general practice of the wholesale trade. Financial credits to
members by wholesale societies, as for instance the English
C.W.S. Bank, or through the affiliated banks like that of the
V.S.K., Switzerland, are secured by mortgages, bills of
exchange, or other securities, and in such cases the wholesale
societies act as bankers - not as suppliers of goods.
Provision of short and long-term credit is, however, an
exception and not the rule.

Workers' Productive Societies - One organisation replies that
it practices Cash Trading and gives the period of delay
between purchase and payment as 30 days. The others give the
same method of payment, but describe the transaction as credit
trading.

Agricultural Productive and Supply Societies: - It appears
that both the Czech and Swiss Agricultural Producers'
Societies apply the Principle of `Cash trading' so far as it
is possible. As the income of the farmer does not consist of
regular monthly and weekly wages, but depends upon the
disposal of the harvest, the societies are compelled to supply
him with artificial fertilisers, feeding stuff, seeds and
other agricultural implements on a relatively long-term credit
basis, from six to nine months.

Credit Societies and Co-operative Banks - The principle of
Cash Trading is scarcely applicable to these societies, and
the form of the Questionnaire was varied in this respect to
comply more nearly with their operations. The following notes
summarise the replies to our enquiry on The Scope and Methods
of Financial Operations...

Credit Societies - The scope and method of financial
operations reveal that the credit societies are engaged in a
large variety of financial transactions. The Austrian
societies grant financial accommodation in the form of
personal credits secured either by wages or by mortgages. The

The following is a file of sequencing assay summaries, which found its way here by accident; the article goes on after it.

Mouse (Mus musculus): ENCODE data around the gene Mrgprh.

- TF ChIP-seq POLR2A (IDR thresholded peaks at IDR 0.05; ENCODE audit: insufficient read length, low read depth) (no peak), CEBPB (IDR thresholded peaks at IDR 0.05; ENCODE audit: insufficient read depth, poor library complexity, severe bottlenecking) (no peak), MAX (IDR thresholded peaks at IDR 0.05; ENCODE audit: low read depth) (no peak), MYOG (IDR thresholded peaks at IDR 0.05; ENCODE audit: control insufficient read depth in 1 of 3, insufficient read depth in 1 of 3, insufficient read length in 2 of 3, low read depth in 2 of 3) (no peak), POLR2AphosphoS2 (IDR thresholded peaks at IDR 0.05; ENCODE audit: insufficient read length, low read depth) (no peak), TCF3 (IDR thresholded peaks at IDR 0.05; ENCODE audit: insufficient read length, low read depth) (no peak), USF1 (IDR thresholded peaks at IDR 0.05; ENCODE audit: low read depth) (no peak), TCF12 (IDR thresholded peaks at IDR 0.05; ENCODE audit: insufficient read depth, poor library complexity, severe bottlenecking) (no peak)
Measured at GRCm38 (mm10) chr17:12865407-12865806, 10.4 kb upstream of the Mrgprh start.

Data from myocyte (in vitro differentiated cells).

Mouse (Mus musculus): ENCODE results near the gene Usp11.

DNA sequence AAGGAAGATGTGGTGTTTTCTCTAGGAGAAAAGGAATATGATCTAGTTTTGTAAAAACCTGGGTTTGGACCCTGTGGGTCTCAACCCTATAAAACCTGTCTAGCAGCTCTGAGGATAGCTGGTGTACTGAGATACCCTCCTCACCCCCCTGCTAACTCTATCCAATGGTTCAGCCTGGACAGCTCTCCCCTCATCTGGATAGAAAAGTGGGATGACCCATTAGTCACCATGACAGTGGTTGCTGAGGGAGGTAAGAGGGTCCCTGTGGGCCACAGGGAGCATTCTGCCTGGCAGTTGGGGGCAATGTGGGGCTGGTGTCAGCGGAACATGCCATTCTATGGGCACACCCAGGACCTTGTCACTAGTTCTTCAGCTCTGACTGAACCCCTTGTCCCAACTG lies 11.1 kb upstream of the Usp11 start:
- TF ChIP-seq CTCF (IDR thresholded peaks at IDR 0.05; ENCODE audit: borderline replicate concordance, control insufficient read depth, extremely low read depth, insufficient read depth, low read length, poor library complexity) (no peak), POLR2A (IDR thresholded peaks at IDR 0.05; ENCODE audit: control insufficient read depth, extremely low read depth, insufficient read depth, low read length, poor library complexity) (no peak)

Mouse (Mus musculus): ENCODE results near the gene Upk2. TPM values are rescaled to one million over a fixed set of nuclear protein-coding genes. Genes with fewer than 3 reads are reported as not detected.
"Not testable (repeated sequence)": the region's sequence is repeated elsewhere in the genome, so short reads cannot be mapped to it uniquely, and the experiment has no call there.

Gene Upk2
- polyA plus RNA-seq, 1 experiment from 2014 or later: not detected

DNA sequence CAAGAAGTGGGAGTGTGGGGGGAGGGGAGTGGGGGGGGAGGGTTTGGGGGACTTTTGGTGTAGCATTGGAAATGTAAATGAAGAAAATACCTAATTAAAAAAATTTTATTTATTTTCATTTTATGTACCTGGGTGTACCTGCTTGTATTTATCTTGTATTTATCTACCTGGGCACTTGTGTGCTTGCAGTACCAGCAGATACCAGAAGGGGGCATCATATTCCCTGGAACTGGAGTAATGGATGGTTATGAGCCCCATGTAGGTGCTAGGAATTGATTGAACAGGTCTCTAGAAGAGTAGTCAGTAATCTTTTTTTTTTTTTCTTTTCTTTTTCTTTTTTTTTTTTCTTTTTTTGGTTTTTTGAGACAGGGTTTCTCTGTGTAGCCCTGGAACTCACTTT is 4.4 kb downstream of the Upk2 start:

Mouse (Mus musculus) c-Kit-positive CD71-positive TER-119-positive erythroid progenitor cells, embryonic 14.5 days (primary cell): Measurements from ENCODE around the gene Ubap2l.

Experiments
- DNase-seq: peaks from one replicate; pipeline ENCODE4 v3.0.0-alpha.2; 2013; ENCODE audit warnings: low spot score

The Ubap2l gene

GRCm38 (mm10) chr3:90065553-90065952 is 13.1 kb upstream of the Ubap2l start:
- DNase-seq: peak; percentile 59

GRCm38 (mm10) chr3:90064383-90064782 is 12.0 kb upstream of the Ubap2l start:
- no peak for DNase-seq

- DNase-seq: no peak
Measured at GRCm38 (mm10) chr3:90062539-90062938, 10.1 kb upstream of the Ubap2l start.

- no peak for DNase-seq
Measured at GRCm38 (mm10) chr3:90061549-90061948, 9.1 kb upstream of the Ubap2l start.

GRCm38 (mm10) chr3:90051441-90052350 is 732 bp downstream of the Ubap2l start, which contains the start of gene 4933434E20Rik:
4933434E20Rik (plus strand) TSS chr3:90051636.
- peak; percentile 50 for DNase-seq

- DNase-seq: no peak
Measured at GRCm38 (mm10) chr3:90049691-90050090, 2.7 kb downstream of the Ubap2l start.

Czechoslovakian societies grant all forms of credits,
including bills, endorsed by two persons. The Korean, Latvian,
Palestinian, American and Yugoslavian societies are engaged in
financing producers, farmers, artisans and grant personal
credits. Only the French and Hungarian societies limit their
activities to farmers and artisans. The securities offered
include practically all financial instruments, including bills
of exchange, overdrafts, financial bills. The rates charged
vary considerably, being determined to a large extent by the
financial conditions prevailing in the respective countries,
and, since the data supplied comes mainly from countries with
relatively high costs of capital, it is no wonder that rates
are rarely below 5 1/2 to 6 percent, in some countries rising
to 8 1/2  to 9 per cent. It is worth noting that the rates
charged to clients are in practically all instances or by
government authorities. Only in Yugoslavia and to a certain
extent in Latvia are the rates of interest fixed by the board
or supervisory council. This undoubtedly shows that the
membership has a considerable influence upon the financial
policy of the societies.

Co-operative Banks - In the case of the co-operative banks,
the analysis of the Rochdale Principles is closely connected
with the enquiry into the Scope and Methods of their financial
operations and the structure of their liabilities and assets.

The Czechoslovakian bank has a relatively large percentage of
its capital invested in financing private persons and private
firms, Kc.25 million, in comparison with a total of Kc.144.4
million. The English C.W.S. Bank has 2.2 million Pound
Sterling of credit granted to private persons of a total of 86
million pounds, but this figure does not include the
investments in Government Funds and other gilt-edged
securities which indirectly constitute the financing of
private business. The Swiss Bank shows that mortgages to
private persons and private firms amount to Fr.,18.8 million
out of a total of Fr.46.3 million, while the Hungarian Bank
shows advances to non-members of Pengo 4.5 million, out of a
total of Pengo 8.6 million. It is obvious that the percentage
of capital invested in financing private enterprise largely
determines the co-operative character of the financial
institution.

Not less important is the composition of the liabilities. Of
the total liabilities of the Czechoslovakian Bank, amounting
to Kc.162.9 million, the deposits of private persons and
private firms amount to Kc.44.3 million, or about 27 per cent
of the total. In Great Britain, the deposits of the C.W.S.
Bank are composed, as to 70 per cent of the total of
investments of Co-operative organisations and individual co-
operators, but the amount shown for `other depositors'-
probably consisting of private persons and firms, though there
may be also municipalities and public bodies amongst them -
amounts to 8.1 million pound sterling, which is, however,
considerably less than the amount invested by the Bank itself,
directly or indirectly, in private enterprises and government
securities. Other banks do not give the amount of private